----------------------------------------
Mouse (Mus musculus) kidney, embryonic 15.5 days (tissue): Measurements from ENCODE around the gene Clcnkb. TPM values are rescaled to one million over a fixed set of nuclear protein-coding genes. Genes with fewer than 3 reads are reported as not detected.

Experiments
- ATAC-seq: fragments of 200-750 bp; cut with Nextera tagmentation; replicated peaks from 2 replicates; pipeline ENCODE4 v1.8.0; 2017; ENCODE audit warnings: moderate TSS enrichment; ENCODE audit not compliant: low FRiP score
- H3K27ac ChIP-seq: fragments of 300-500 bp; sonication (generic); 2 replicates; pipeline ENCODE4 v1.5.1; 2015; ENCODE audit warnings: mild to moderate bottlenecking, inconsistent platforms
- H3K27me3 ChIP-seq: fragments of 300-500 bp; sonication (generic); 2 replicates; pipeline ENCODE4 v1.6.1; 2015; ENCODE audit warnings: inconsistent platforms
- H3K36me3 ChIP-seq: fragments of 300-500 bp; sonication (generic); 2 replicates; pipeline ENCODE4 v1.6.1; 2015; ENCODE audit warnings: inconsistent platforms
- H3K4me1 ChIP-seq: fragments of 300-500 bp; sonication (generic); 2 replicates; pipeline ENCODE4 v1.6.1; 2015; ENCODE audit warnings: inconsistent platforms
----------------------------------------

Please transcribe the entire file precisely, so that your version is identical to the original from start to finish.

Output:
Mouse (Mus musculus) kidney, embryonic 15.5 days (tissue): Measurements from ENCODE around the gene Clcnkb. TPM values are rescaled to one million over a fixed set of nuclear protein-coding genes. Genes with fewer than 3 reads are reported as not detected.

Experiments
- ATAC-seq: fragments of 200-750 bp; cut with Nextera tagmentation; replicated peaks from 2 replicates; pipeline ENCODE4 v1.8.0; 2017; ENCODE audit warnings: moderate TSS enrichment; ENCODE audit not compliant: low FRiP score
- H3K27ac ChIP-seq: fragments of 300-500 bp; sonication (generic); 2 replicates; pipeline ENCODE4 v1.5.1; 2015; ENCODE audit warnings: mild to moderate bottlenecking, inconsistent platforms
- H3K27me3 ChIP-seq: fragments of 300-500 bp; sonication (generic); 2 replicates; pipeline ENCODE4 v1.6.1; 2015; ENCODE audit warnings: inconsistent platforms
- H3K36me3 ChIP-seq: fragments of 300-500 bp; sonication (generic); 2 replicates; pipeline ENCODE4 v1.6.1; 2015; ENCODE audit warnings: inconsistent platforms
- H3K4me1 ChIP-seq: fragments of 300-500 bp; sonication (generic); 2 replicates; pipeline ENCODE4 v1.6.1; 2015; ENCODE audit warnings: inconsistent platforms